Is PR Dead?


In a post I did a while back on Beyond the Hype, I referenced a survey published by the American Press Institute that concludes, “despite the emergence of social media as a news source, 47% of Americans trust the information they read in newspapers more than other sources.”

Meanwhile, in early 2015, a former UK Edelman executive published, “Trust me, PR is dead,” a 300-page book that attacks the idea information can be “managed” and institutions can “implant messages” in target audiences. This book was reviewed and discussed at its time of launch, and O’Dwyer’s PR News did a good job of summarizing it.

Both the US-based study and UK-based book reference the changing nature of what constitutes news and how individuals are influenced by what they read in various channels.

We understand and agree that traditional PR and the media landscape have changed dramatically recently. But, we completely disagree with the notion these changes represent the death knell of PR. PR is not standing still. Good PR is evolving. Good PR is about recognizing the need to work differently with the various channels of information companies must navigate to bring their messages to their ultimate customers. News is also evolving. “News” today is not just about the latest product or service from a company. It’s a story that reflects a company’s thought leadership and understanding of the key issues facing their customers today. This type of storytelling that packages “news” – in the form of new opinions and insights – requires the expertise of public relations professionals for several reasons:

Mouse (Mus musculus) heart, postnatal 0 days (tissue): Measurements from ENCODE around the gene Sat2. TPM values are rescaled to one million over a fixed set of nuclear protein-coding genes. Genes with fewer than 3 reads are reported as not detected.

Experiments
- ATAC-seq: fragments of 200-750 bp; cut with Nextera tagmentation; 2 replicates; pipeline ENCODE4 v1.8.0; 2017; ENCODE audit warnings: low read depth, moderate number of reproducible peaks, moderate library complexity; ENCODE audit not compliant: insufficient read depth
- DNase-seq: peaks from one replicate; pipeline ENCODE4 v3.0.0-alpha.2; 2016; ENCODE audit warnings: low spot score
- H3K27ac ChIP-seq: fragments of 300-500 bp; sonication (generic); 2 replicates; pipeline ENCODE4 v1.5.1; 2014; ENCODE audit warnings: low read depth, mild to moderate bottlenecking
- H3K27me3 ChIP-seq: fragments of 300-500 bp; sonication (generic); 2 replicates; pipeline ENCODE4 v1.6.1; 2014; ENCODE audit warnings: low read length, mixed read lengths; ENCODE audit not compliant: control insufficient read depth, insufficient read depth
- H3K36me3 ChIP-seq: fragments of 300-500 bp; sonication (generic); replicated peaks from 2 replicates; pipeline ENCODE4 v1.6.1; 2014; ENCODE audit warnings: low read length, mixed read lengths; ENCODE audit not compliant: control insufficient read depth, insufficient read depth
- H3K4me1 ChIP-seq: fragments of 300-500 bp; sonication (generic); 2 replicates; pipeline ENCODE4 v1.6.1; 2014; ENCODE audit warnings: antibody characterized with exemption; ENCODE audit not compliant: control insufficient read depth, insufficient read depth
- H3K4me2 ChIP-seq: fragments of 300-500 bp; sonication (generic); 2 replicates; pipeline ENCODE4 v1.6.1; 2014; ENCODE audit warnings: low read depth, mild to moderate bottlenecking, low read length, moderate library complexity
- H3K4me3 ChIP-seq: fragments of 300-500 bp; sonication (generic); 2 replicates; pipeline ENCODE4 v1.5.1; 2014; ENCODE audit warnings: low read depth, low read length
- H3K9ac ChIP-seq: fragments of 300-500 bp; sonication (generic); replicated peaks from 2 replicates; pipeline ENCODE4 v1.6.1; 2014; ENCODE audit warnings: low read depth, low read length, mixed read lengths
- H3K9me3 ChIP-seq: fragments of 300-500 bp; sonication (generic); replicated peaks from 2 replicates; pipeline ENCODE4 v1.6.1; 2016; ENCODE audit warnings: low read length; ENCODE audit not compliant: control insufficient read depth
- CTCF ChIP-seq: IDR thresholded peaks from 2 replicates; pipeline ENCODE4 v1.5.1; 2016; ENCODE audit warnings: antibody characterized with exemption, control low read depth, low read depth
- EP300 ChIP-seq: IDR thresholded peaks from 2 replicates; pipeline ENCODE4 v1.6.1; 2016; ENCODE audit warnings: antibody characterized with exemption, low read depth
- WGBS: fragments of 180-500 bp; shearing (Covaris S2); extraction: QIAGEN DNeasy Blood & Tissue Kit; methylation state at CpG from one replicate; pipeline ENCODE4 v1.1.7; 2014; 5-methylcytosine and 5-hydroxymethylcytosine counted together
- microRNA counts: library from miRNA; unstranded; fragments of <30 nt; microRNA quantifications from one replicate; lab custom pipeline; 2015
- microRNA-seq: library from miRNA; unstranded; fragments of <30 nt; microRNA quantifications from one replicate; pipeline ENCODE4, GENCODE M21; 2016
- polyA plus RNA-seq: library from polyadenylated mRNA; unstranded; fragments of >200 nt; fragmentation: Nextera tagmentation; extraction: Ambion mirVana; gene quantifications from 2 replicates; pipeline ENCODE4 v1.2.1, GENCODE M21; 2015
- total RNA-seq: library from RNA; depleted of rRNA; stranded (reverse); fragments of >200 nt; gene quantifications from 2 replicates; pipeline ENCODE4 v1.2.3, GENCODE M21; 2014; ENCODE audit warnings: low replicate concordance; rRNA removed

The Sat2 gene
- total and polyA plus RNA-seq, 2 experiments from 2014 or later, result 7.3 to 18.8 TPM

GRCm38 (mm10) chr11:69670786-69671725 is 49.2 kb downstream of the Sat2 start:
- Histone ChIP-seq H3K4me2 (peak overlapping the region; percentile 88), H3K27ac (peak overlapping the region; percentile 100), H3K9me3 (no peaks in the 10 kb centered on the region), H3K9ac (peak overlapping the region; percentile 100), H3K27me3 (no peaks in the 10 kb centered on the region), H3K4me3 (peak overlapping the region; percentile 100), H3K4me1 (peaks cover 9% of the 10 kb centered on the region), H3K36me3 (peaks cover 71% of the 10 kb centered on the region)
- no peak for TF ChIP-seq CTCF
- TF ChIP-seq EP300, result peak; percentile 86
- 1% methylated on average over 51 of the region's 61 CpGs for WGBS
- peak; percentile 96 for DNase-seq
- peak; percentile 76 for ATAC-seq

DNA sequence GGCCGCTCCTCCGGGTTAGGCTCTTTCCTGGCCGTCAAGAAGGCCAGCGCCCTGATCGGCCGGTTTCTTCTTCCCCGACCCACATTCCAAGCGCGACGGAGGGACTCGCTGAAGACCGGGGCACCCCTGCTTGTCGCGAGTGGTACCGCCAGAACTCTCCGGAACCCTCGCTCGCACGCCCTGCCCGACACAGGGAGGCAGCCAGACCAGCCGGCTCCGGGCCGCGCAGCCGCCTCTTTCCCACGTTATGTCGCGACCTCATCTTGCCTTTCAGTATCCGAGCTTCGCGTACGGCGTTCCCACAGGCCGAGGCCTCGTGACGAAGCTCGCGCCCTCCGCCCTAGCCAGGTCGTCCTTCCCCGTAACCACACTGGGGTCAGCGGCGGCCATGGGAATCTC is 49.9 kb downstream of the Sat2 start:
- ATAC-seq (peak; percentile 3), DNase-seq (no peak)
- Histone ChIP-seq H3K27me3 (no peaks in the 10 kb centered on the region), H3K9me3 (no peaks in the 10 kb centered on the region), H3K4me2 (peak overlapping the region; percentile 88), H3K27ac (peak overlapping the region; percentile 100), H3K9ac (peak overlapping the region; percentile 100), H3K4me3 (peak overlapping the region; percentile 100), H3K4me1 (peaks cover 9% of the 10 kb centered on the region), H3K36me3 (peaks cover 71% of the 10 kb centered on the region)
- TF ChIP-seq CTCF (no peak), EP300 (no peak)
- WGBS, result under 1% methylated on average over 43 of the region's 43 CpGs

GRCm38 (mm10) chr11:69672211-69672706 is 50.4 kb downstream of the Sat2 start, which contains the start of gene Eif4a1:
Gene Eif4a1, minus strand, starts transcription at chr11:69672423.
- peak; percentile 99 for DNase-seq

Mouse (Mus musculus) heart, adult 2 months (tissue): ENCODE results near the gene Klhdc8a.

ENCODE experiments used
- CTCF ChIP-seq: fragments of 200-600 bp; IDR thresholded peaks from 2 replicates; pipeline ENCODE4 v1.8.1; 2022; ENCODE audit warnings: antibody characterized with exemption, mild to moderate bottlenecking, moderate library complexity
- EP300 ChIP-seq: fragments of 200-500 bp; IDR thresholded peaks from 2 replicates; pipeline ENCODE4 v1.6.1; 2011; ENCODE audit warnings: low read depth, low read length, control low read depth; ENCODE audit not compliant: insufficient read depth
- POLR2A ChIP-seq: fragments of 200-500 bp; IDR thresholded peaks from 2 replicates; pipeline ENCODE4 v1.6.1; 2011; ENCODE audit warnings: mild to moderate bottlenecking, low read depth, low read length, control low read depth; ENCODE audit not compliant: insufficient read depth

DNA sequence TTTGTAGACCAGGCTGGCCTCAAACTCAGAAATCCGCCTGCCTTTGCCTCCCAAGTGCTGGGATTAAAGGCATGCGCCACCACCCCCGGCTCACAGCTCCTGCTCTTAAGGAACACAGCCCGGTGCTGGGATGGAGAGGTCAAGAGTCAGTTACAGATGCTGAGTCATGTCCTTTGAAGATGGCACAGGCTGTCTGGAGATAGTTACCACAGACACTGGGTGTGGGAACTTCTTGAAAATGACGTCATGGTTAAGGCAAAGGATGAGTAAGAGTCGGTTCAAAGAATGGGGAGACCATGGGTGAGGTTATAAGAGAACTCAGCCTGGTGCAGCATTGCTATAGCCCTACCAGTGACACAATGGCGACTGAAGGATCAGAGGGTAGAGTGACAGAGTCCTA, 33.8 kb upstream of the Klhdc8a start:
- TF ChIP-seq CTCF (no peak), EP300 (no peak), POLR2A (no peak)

• PR professionals – particularly working for a company from the agency side – maintain enough knowledge of the company to be effective, along with a critical level of objectivity that helps ferret out the “story,” using the best channels, that will resonate with customers
  • In a society in which customers want information and reviews from other customers to help influence their buying decisions, working with skilled PR professionals who create the content and visibility that fulfills these customer proof points is critical
  • The most effective and successful business professionals are expert in management, their own industry and technology, and the needs of their customers. They typically are not experts at communications. Therefore, they need at their right hand PR professionals who bring the strategy, counsel and coaching to help them communicate their expertise most effectively

So from our perspective, no, PR is not dead. PR needs to continue to evolve just as the industry and media landscape evolve. The best PR practitioners continue to embrace this change. They understand how to leverage effective storytelling in all channels – the surviving traditional media and the paid, earned, shared and owned social channels. And, they understand the tremendous impact this new approach to PR is having on their clients.

Tell us why you think PR is or isn’t dead in the comments.